Honolulu Museum of Art presents the celebrated exhibition 30 Americans, featuring works by 30 contemporary artists connected through their African-American cultural history. The exhibition includes some of the most recognized and influential figures in the art world from the past four decades such as Jean-Michel Basquiat, Mark Bradford, Nick Cave, Lorna Simpson, Mickalene Thomas, Kara Walker, Carrie Mae Weems, and Kehinde Wiley. These artists create compelling works that refuse to play it safe, taking risks with pieces that are bold, vibrant, provocative and sometimes confrontational.
Conceived by the Rubell Museum in Miami, Florida, and drawn entirely from their renowned collection, the exhibition has traveled across the United States for the past ten years to great acclaim. HoMA’s presentation features 40 objects carefully selected for our venue, and installed throughout 8,000 square feet of gallery space. Works in painting, sculpture, installation, photography and video bring focus to timely, challenging, and thought-provoking issues related to racial, ethnic and gender identity; representation of the body; and the significance of cultural heritage and history.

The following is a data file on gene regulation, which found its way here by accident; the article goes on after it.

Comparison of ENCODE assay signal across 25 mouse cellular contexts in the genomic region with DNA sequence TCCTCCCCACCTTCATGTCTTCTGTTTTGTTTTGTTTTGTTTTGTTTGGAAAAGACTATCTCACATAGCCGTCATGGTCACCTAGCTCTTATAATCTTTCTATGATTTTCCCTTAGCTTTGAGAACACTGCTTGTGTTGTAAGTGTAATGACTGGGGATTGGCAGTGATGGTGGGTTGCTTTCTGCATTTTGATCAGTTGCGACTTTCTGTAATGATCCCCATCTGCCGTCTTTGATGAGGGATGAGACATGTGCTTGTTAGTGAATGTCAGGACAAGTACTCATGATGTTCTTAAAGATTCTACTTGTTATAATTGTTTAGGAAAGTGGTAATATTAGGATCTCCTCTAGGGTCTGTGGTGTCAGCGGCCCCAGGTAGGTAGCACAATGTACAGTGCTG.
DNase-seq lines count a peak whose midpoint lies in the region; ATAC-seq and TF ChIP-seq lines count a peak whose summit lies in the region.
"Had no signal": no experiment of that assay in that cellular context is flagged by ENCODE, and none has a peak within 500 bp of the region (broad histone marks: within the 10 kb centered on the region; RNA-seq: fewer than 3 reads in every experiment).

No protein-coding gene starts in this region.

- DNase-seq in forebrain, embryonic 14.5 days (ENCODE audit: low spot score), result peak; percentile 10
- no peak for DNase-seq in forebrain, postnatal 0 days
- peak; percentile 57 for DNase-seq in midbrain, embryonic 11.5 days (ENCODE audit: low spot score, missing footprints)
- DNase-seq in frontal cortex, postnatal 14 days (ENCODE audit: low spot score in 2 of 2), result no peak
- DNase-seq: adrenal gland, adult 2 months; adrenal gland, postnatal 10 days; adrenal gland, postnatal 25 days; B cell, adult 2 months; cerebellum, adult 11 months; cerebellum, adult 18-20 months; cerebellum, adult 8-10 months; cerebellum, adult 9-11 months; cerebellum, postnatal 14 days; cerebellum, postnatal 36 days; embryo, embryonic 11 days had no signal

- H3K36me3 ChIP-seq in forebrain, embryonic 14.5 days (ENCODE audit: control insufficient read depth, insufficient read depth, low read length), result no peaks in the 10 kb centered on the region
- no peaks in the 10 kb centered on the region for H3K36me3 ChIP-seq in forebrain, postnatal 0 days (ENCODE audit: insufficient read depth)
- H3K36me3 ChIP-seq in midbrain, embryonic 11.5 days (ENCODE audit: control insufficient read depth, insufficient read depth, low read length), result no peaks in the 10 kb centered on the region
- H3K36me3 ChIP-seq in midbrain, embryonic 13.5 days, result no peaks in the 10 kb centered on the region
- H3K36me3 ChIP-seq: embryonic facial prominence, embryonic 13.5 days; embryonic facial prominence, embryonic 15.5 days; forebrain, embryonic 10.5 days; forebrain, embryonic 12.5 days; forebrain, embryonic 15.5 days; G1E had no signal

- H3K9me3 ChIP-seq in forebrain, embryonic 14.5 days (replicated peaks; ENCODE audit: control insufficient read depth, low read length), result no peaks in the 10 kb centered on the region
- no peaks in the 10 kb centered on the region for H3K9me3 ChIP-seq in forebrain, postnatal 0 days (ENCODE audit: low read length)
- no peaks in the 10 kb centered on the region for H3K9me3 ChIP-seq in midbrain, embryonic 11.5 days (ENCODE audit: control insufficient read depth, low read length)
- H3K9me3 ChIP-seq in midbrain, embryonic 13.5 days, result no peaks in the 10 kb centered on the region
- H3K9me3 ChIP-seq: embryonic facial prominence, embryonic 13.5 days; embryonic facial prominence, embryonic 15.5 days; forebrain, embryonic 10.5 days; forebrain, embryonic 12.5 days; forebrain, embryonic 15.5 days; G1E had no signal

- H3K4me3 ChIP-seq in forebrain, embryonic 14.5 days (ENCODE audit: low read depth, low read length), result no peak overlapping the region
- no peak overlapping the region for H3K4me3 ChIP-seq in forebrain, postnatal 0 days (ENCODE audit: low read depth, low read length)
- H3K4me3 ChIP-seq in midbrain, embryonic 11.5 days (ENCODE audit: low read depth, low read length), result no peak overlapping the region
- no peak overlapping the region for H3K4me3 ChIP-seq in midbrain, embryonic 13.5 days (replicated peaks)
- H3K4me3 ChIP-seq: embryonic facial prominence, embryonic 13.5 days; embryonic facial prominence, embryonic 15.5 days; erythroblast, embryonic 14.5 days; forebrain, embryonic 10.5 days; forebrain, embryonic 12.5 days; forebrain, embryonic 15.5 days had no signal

The presentation of 30 Americans in Hawai‛i brings a unique, multi-cultural perspective to themes explored in the exhibition. The museum has developed a slate of public programs in consultation with community members, designed to encourage thoughtful feedback and provide a venue for further discussion around building respect for diversity within our interconnected global world.
—Katherine Love, Assistant Curator Contemporary Art